Consent under the International Codes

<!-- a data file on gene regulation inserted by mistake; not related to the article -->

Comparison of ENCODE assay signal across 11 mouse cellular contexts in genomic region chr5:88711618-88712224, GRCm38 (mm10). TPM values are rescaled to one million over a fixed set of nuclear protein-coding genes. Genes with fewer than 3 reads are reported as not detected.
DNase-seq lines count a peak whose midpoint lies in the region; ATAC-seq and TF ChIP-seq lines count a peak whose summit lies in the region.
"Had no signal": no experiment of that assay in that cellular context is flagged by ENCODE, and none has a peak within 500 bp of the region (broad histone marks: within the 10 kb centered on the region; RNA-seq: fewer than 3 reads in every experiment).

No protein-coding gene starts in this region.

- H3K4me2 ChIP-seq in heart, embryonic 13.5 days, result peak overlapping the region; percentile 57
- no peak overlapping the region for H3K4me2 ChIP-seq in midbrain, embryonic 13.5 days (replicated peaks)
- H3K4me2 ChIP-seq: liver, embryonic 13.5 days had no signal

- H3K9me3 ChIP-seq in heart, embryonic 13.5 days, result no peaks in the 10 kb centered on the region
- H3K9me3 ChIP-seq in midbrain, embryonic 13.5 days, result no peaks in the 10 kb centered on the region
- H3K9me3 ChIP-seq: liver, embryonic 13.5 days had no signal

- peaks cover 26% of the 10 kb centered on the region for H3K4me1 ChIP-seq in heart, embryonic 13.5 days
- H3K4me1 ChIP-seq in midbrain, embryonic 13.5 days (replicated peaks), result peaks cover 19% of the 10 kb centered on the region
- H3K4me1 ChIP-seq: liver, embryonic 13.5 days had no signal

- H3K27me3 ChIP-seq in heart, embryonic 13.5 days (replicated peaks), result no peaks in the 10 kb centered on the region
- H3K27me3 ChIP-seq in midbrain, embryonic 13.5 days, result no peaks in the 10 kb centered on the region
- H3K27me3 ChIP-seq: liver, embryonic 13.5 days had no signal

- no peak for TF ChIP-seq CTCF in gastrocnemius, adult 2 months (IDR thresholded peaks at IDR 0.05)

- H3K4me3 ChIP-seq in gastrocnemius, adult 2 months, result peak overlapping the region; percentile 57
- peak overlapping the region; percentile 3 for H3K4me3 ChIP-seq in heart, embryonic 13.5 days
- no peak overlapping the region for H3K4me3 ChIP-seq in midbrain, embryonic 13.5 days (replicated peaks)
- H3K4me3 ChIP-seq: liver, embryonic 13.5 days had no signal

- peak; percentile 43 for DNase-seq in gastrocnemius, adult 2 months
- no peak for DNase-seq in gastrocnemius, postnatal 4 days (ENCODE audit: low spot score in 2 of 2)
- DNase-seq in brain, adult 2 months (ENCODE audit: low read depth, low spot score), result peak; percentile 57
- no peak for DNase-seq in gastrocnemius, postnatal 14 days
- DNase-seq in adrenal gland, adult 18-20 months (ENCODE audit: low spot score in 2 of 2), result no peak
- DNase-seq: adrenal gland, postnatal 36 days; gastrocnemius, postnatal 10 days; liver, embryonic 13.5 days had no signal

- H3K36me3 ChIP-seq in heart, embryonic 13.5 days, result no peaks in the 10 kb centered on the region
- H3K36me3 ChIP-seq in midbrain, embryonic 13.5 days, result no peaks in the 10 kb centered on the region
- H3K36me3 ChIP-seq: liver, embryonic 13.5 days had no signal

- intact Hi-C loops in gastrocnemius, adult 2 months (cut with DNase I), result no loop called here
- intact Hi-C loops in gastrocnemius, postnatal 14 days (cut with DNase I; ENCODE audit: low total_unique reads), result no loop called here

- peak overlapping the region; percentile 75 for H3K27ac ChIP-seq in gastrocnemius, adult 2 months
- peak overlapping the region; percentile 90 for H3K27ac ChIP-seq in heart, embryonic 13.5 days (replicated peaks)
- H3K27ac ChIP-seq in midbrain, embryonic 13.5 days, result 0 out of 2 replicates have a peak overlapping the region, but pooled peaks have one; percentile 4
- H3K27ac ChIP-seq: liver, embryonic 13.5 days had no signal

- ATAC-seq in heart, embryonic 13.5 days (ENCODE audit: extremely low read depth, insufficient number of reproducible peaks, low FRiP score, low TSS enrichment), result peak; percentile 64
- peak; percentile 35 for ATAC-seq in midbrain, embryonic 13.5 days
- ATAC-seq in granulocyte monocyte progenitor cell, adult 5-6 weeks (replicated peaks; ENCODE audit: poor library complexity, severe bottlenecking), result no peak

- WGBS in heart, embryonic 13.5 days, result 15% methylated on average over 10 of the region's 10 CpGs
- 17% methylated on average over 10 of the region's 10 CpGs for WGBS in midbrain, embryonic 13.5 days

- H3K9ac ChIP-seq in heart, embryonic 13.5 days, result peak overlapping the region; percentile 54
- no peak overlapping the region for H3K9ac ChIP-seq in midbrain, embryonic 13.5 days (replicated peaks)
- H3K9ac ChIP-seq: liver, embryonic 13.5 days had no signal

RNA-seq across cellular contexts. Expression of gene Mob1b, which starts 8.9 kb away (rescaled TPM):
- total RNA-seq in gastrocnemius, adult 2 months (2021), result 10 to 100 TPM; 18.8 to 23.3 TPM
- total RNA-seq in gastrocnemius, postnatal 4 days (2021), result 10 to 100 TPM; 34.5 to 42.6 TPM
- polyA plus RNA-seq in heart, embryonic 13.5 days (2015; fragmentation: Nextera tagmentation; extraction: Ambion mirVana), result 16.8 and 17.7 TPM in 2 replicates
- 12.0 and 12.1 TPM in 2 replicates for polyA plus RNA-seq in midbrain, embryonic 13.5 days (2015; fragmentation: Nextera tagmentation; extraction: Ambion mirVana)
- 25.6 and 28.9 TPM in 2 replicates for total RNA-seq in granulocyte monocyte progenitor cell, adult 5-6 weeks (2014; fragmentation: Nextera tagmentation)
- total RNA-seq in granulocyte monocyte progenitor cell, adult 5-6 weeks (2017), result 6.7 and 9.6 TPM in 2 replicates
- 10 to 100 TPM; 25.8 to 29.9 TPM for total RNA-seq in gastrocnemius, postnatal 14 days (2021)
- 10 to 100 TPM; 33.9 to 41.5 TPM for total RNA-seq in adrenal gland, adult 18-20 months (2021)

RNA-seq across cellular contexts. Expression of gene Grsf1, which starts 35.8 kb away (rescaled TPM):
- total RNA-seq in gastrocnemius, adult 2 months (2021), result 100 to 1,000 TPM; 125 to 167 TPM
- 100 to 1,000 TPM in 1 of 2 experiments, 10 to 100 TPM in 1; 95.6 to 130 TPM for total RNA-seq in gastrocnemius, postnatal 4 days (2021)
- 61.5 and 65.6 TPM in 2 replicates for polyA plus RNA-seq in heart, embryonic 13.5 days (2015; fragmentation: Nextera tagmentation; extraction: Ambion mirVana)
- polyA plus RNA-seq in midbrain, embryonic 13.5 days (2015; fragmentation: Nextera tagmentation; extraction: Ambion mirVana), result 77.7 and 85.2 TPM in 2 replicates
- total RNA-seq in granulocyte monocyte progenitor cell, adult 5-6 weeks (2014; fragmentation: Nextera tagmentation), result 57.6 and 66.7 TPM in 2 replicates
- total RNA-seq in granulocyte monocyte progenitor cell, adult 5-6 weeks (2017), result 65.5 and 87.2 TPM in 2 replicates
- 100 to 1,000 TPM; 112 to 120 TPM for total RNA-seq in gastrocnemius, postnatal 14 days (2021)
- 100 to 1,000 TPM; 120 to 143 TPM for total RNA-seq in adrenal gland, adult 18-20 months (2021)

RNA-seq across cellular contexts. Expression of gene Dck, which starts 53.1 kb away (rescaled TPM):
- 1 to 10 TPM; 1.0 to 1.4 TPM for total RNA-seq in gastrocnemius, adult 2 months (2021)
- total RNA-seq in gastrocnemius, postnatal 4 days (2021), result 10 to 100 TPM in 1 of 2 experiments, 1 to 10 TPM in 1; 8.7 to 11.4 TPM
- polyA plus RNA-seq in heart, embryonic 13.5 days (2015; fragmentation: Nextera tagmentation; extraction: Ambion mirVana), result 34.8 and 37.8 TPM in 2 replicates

The core value of both international codes is that medical research cannot be performed without the freely given (uncoerced) consent of the potential subjects. In a refinement of the Nuremberg Code, the Declaration of Helsinki distinguishes between therapeutic and nontherapeutic research, requiring the physician to exercise special care in performing research that cannot personally benefit the patient. Legally, informed consent shifts the risk of nonnegligent injury to the patient in therapeutic research. In nontherapeutic research, however, it is arguable that the physician–experimenter is strictly liable (regardless of negligence) for injuries to the patient. This distinction is reflected in the federal regulations with the requirement that the risk of the experiment be compared with both the benefits to the patient and to society.